MARION, Ill. (KFVS) – The Williamson County Sheriff’s Department is upgrading its technology from inside the jail to outside the facility.
The sheriff’s department is replacing its 25-year-old radio system, adding a drone that has an infrared camera and detection machine inside the jail to make sure no inmate is bringing contraband.
“The drone itself with the infrared camera that system is going to greatly improve officer safety,” said Scott McCabe, deputy chief of the Williamson County Sheriff’s Department.
That’s just one of the new pieces of equipment purchased by the Williamson County Sheriff’s Department.
“Whether it’s a fleeing suspect, if we can contain that individual in an area, we can use the drone and the camera to capture the heat temperature of the suspect; instead of our agents going in and blindly looking for this individual,” McCabe said.
He said his new drone can also be used to help find missing people.
The sheriff’s department is also trashing its 25-year-old walkie talkies and using American Recovery Plan Act funds to buy new communication equipment.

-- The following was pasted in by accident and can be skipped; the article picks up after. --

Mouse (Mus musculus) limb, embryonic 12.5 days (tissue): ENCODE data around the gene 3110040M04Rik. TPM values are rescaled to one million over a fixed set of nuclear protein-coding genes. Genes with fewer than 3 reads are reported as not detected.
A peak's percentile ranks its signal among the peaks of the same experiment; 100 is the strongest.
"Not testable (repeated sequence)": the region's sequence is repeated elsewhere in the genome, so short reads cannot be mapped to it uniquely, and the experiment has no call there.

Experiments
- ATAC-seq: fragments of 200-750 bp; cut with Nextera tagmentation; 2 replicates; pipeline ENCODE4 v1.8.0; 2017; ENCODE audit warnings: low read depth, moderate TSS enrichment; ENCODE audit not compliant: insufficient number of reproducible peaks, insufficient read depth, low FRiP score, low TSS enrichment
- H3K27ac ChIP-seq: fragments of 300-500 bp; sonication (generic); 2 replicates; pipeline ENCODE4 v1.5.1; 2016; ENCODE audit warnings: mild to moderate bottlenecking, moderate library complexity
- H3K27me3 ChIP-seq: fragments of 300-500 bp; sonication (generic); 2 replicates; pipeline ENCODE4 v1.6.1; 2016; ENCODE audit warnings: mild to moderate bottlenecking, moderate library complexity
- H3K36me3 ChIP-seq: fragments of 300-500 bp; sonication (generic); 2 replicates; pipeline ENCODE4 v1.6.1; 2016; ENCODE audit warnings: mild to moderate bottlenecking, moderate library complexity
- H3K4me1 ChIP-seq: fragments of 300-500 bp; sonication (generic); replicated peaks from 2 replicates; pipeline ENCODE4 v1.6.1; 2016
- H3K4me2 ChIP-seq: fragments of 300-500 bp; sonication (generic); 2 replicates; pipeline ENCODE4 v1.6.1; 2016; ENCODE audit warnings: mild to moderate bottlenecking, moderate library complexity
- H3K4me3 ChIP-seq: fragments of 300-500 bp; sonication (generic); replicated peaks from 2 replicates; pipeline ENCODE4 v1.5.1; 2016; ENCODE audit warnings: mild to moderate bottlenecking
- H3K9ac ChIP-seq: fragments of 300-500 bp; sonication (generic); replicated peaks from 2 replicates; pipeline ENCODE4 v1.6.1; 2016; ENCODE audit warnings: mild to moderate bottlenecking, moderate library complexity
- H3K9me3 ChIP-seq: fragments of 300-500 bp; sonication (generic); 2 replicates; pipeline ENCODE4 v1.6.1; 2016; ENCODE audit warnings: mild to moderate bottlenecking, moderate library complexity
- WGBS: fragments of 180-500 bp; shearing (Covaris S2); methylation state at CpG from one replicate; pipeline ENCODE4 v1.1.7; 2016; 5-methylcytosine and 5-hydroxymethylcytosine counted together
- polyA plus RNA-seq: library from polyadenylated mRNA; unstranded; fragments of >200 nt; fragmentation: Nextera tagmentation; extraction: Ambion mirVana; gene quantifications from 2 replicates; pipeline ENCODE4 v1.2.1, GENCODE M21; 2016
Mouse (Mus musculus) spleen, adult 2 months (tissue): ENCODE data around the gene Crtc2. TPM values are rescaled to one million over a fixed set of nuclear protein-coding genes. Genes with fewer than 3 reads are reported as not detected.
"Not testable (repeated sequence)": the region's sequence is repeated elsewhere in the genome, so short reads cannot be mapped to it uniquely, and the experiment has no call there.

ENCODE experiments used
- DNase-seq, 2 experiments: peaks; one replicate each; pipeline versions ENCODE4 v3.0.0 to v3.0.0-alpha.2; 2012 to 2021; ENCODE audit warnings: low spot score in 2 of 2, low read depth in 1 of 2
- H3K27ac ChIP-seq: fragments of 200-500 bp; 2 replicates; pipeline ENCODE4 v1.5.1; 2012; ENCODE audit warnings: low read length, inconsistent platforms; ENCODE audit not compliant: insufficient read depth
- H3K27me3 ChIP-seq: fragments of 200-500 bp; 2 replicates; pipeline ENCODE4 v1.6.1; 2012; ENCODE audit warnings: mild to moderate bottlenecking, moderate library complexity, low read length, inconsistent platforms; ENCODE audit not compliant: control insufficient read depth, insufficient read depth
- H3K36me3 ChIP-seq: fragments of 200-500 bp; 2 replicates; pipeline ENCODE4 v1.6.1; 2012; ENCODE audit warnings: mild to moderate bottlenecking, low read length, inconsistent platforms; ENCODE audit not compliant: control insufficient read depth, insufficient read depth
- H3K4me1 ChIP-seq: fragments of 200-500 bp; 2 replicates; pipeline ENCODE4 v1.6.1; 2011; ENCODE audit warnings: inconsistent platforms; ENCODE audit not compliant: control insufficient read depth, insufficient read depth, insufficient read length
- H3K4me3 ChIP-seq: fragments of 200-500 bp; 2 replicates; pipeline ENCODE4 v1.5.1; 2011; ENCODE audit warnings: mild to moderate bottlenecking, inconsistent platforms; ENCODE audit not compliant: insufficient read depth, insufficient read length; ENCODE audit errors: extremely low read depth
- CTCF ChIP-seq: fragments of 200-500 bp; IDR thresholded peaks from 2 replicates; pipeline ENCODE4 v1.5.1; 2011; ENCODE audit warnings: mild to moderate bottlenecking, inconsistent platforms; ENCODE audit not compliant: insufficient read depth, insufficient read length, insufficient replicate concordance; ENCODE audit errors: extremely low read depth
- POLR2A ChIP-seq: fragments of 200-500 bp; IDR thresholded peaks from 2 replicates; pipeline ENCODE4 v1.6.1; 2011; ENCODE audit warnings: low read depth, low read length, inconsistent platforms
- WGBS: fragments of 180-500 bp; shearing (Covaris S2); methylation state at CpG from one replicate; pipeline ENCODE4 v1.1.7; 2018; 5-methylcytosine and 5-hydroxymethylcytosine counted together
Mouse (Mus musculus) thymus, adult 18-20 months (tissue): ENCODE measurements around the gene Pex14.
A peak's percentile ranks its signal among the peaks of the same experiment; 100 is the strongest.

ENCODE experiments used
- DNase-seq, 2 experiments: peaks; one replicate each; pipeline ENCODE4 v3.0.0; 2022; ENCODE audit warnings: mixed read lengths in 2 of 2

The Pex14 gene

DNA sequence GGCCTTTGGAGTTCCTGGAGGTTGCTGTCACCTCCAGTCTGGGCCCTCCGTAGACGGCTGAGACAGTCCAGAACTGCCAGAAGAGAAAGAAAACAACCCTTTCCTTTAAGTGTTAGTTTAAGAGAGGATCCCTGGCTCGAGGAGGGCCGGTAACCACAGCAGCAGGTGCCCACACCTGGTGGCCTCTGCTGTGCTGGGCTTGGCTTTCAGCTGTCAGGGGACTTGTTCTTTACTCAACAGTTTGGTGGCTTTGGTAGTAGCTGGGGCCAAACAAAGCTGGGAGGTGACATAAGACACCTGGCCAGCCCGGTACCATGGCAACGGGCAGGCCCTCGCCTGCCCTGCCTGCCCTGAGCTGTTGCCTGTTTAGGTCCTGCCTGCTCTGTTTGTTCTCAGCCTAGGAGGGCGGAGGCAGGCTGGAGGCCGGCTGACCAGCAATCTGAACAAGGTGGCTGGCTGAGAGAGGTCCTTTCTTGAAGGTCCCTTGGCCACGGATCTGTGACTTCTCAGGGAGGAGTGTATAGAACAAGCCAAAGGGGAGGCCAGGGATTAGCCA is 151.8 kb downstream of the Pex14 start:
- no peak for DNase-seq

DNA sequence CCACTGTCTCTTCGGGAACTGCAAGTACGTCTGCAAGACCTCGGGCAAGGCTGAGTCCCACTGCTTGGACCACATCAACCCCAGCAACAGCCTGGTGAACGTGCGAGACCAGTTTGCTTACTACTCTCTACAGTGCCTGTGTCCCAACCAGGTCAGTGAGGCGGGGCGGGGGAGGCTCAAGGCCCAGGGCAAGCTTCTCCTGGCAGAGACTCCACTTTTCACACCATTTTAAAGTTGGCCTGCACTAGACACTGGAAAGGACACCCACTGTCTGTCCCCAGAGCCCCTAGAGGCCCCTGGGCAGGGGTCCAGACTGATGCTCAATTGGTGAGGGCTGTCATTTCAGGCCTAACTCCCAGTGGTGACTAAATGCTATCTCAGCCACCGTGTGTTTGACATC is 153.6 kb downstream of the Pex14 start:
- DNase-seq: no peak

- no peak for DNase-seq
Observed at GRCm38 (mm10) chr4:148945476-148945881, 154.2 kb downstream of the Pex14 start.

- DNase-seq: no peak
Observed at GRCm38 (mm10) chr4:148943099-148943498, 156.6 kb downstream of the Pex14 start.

“So what this is going to do is make it possible for our deputies and other officials in other departments to be able to communicate,” he continued.
McCabe said this has been in the works since 2019. This new one will allow deputies more ways to communicate. The new system cost $173,296.10.
“As long as our deputies have a cell phone, if for some reason they cannot get on their radio, they can be in any part of the country that has a cell phone signal and with the app that accompanies this system, their smartphone will essentially become a walkie -talkie,” McCabe said.
The jail is also adding more security measures to process inmates.
“This machine does what we call a full body scan. It scans you from head to toe, detects anything, bone, density levels, there are different levels that it can see. There’s nothing you can seal going through this scanner,” Williamson County Jail Administrator Todd Hunter said.
Hunter said they have already put the new machine to work.
“Contraband smuggling is what criminals do, but this machine here has already helped in a short week that it’s been in use,” Hunter said.
Hunter also said employee safety was paramount when choosing a machine like this.
“It’s very safe, it’s a low dose that was a question for some of the staff, the radiation issues. Very low doses. it’s minimal. Again, inmates can pass through here 125 times a year, per inmate. Very low dose of radiation,” Hunter said.
McCabe said the new radio system should be ready for use in the next few months. It all depends on supply chain issues.
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